“STATE OF PLAY” (2003) Review

“STATE OF PLAY” (2003) Review

Three years ago, a political thriller starring Russell Crowe and Ben Affleck was released in the movie theaters. The movie turned out to be based upon a six-part BBC miniseries of the same name – “STATE OF PLAY”.

Created by Paul Abbott and directed by David Yates, “STATE OF PLAY told the story of a London newspaper’s investigation into the death of a young woman named Sonia Baker, who worked as a researcher for a Member of Parliament named Stephen Collins. The miniseries also focused on the relationship between Collins and the newspaper’s leading journalist, Cal McCaffrey, who used to be his former campaign manager.

“STATE OF PLAY” was so well received that it garnered a Best Actor BAFTA award for Bill Nighy, for his role as McCaffrey’s editor, Cameron Foster. The miniseries also earned BAFTAs for Best Sound and Best Editing (Fiction/Entertainment); and it won awards major awards from the Royal Television Society, Banff Television Festival, Broadcasting Press Guild, Cologne Conference, Directors Guild of Great Britain, Edgar Awards, and the Monte Carlo TV Festival. When the 2009 movie was released, critics generally gave it positive reviews, but claimed that it failed to surpass or be as equally good as the miniseries. After seeing the latter . . . well, I will eventually get to that.

The miniseries began with the murder of a young man named Kelvin Stagg in what seemed to be a drug-related killing, along with the coincidental death of Collins’ researcher, Sonia Baker. When Cal McCaffrey and his colleagues at The Herald – Foster, his son Dan, Della Smith and others, they discover that the deaths were connected via Collins’ parliamentary investigation of links between an American oil company and corrupt high-ranking British ministers. Cal and his fellow journalists also have to deal with finding a publicist associate of Sonia’s named Dominic Foy, who may have a great deal of information on how she became Collins’ researcher in the first place. And another subplot dealt with Cal renewing his interest in Collins’ recently estranged wife, Anne.

I cannot deny that “STATE OF PLAY” is a first-rate miniseries. Paul Abbott created an excellent thriller filled with murder, romance, infidelity, witty dialogue and political intrigue. One of the best aspects of Abbott’s screenplay was how the varied subplots managed to connect with the main narrative. Even Cal’s romance with Anne Collins proved to have strong connections to his search for the truth regarding Sonia’s death – especially in Episode Three. The romance provided Another aspect of “STATE OF PLAY” that I admired was the pacing established by director David Yates. Another interesting relationship that materialized from the investigation was the friendship between The Herald reporter Della Smith and Scotland Yard’s DCI William Bell. Regardless of the number of episodes in the production, Yates and Abbott’s screenplay made certain that the viewer remained fixated to the screen. Like the 2009, the miniseries did an excellent job of delving into the British journalism and political scene. More importantly, it featured first-rate action sequences. For me, the best one proved to be Scotland Yard’s attempt to capture Kelvin Scaggs and Sonia Baker’s killer in the third episode.

As much as I enjoyed “STATE OF PLAY”, I cannot deny that I found it somewhat flawed. Which is why I cannot accept the prevailing view that it was superior to its 2009 remake. Despite Yates’ pacing of the story, I feel that “STATE OF PLAY” could have been shown in at least four episodes. There were some subplots that could have used some trimming. One of them, at least for me, turned out to be the search for Dominic Foy. Actually, it took Cal, Della, Dan and the others very little time to find Dominic. But every time they found him, they lost him. This happened at least three or four times. By the time they managed to get Foy inside a hotel room for a little confession, I sighed with relief. The subplot threatened to become . . . annoying. Another subplot that threatened to become irrelevant was Cal’s dealings with Kelvin Skaggs’ older brother and mother, Sonny and Mrs. Skaggs. Johann Myers gave an intense performance as the volatile Sonny Skaggs. But the constant temper tantrums over how the press portrayed Kelvin eventually became boring. There were other sequences and subplots I could have done without – especially a road encounter between one of the reporters’ informants and oil company thugs in the last episode. And why have Stephen Collins investigate an American oil company, when it could have been easier to use a British or British-based oil company? After all, there are several oil companies operating in the United Kingdom, including the infamous BP. Although I admire Yates’ direction of the sequence featuring the capture of Sonia’s killer, Robert Bingham, I wish it had happened in the last episode. Otherwise, his death occurred too soon in my opinion.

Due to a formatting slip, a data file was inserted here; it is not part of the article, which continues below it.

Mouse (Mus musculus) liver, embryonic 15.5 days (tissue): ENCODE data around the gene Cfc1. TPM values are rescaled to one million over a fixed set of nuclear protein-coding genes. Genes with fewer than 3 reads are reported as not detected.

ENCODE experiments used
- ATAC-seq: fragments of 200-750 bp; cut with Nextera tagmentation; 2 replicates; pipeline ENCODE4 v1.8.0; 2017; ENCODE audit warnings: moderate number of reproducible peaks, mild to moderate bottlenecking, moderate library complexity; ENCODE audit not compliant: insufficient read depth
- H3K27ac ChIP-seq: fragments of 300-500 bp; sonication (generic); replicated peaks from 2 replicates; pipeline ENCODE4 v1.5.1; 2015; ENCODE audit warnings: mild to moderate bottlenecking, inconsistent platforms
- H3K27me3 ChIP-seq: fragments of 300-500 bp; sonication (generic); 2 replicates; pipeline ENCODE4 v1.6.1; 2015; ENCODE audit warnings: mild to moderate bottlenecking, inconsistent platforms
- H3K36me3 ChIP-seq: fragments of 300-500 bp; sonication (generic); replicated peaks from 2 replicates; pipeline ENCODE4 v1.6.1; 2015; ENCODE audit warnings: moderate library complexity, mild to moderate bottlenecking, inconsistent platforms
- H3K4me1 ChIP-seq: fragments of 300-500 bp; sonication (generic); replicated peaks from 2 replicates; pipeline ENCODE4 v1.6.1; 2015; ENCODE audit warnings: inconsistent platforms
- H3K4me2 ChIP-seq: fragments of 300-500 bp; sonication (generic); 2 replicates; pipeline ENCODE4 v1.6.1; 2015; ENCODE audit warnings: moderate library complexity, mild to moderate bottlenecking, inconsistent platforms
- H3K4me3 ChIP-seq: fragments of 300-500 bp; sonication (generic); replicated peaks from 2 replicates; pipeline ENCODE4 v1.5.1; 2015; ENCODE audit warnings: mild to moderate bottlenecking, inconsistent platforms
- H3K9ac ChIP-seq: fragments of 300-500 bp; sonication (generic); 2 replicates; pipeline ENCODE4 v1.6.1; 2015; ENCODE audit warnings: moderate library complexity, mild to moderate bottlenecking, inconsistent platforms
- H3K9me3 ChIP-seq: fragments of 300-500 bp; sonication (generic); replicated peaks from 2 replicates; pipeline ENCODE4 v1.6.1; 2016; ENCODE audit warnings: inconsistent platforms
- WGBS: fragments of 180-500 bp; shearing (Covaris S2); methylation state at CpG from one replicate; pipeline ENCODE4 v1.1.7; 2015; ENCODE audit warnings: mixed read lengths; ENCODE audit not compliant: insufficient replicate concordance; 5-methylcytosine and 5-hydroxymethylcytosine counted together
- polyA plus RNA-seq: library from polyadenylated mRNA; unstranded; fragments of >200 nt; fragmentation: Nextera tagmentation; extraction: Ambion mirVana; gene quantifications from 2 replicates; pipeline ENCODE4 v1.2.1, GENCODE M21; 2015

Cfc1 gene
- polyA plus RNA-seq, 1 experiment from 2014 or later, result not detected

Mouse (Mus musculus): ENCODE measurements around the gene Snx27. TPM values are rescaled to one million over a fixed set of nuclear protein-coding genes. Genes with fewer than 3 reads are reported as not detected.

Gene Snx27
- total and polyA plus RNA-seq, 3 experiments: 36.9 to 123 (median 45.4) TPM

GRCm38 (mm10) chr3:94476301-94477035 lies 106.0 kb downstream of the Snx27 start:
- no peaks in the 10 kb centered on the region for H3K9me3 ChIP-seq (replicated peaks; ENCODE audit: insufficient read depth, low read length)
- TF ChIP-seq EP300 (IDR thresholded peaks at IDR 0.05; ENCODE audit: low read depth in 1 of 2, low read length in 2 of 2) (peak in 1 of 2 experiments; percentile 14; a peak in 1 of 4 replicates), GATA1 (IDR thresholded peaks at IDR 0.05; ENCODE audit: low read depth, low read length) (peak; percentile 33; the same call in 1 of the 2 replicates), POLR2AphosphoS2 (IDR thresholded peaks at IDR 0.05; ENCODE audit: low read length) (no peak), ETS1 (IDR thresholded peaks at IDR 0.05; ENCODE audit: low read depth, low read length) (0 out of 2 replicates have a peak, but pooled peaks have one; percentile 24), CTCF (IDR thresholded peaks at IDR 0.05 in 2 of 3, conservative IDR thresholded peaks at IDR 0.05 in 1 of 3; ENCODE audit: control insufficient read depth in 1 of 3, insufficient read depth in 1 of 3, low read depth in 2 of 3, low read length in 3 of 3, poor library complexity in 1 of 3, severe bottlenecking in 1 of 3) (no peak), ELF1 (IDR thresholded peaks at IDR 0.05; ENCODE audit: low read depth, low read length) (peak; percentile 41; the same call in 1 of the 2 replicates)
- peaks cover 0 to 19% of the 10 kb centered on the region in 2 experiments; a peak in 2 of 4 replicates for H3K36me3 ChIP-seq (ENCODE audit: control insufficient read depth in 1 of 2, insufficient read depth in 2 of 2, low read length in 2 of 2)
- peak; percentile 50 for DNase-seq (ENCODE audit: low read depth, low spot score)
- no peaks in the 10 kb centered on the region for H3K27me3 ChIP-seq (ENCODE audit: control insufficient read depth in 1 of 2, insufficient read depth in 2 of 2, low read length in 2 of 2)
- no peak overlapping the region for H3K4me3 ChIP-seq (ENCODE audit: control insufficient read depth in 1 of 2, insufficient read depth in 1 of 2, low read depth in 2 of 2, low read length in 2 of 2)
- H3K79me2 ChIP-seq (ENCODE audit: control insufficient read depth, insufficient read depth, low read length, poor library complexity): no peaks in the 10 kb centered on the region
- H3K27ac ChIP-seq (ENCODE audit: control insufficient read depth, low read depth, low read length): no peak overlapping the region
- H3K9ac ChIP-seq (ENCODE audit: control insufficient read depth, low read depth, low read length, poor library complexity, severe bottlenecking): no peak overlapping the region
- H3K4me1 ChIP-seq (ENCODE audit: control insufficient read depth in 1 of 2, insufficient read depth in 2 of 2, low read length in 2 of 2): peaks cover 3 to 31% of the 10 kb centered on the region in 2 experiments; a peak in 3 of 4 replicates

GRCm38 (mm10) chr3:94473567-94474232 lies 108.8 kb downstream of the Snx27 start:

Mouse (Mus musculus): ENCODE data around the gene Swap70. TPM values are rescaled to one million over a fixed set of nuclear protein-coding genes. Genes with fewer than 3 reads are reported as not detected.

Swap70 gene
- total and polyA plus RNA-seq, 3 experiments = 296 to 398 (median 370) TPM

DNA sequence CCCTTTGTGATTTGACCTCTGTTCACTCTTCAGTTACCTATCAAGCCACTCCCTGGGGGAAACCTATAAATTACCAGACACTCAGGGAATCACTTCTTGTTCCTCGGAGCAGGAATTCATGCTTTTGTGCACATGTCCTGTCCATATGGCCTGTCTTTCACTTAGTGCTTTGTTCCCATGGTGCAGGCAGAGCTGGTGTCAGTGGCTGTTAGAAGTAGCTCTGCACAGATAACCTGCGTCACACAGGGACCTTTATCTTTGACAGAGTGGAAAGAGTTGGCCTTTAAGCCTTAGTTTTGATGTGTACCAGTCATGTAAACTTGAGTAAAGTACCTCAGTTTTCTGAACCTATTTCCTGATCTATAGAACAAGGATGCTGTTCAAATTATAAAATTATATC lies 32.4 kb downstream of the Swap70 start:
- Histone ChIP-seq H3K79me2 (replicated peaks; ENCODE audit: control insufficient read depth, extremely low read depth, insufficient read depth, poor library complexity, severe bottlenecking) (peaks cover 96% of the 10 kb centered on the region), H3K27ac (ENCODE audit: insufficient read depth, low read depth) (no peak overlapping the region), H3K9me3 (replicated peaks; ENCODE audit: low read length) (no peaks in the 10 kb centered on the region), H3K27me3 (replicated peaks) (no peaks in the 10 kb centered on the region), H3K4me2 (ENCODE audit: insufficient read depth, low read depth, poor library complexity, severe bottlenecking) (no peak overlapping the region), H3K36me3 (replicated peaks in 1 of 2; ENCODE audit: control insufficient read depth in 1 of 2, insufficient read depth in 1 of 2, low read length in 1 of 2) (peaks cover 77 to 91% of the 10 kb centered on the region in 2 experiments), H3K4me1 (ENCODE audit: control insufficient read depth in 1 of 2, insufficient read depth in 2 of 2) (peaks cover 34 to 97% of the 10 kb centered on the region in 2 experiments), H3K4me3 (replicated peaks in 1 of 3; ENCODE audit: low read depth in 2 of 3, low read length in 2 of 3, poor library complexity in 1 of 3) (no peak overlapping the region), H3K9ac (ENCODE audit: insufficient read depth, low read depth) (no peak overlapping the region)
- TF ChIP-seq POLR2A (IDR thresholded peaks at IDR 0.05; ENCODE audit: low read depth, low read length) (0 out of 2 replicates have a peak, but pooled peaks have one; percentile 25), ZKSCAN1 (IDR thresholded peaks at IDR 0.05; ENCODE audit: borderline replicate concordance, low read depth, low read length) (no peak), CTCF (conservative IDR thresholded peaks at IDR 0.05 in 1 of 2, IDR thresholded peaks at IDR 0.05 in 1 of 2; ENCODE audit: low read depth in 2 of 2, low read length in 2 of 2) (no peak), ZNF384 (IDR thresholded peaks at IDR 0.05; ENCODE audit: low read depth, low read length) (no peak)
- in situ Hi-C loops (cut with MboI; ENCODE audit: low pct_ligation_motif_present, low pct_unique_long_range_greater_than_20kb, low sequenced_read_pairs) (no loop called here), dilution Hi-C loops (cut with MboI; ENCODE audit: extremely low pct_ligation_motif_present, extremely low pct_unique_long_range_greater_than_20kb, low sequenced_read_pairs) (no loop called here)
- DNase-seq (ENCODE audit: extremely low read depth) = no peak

John Simm did an excellent job in leading a first-rate cast for “STATE OF PLAY”. Despite working with the likes of Bill Nighy, David Morrissey, Polly Walker; he not only held his own. He carried the miniseries. Period. However, he was ably supported by superb performances from his co-stars. Morrissey was also commanding, yet complex as MP Stephen Collins. Although there were a few moments when his performance seemed a bit too . . . theatrical for my tastes. Nighy’s award-winning performance as Cal’s editor also seemed a little theatrical. However, he got away with it, because I feel he is a lot better with injecting a little theatricality into his acting.

Although Kelly MacDonald had made a name for herself before portraying Della Smith, she gave an excellent, yet emotional performance that resonated just right. Kelly MacDonald also managed to create a surprisingly balanced chemistry with Philip Glenister, who did an excellent job in portraying the intimidating Scotland Yard inspector. Unlike MacDonald, James McAvoy was not quite well-known when he portrayed freelance journalist, Dan Foster. But he certainly displayed the very qualities that would eventually make him a star in his sly and cheeky performance. Polly Walker did an excellent job in portraying the woman who nearly came between Cal and Stephen, the latter’s estranged wife, Anne Collins. However, Marc Warren gave one of the best performances in the miniseries as Dominic Foy, the sleazy and paranoid publicist with ties to Sonia Baker. Watching him veer between paranoia, cowardice and opportunism was really a joy to watch. “STATE OF PLAY” also benefited from fine supporting performances from the likes of Geraldine James, Benedict Wong, Deborah Findlay, Tom Burke, Johann Myers, James Laurenson and Amelia Bullmore.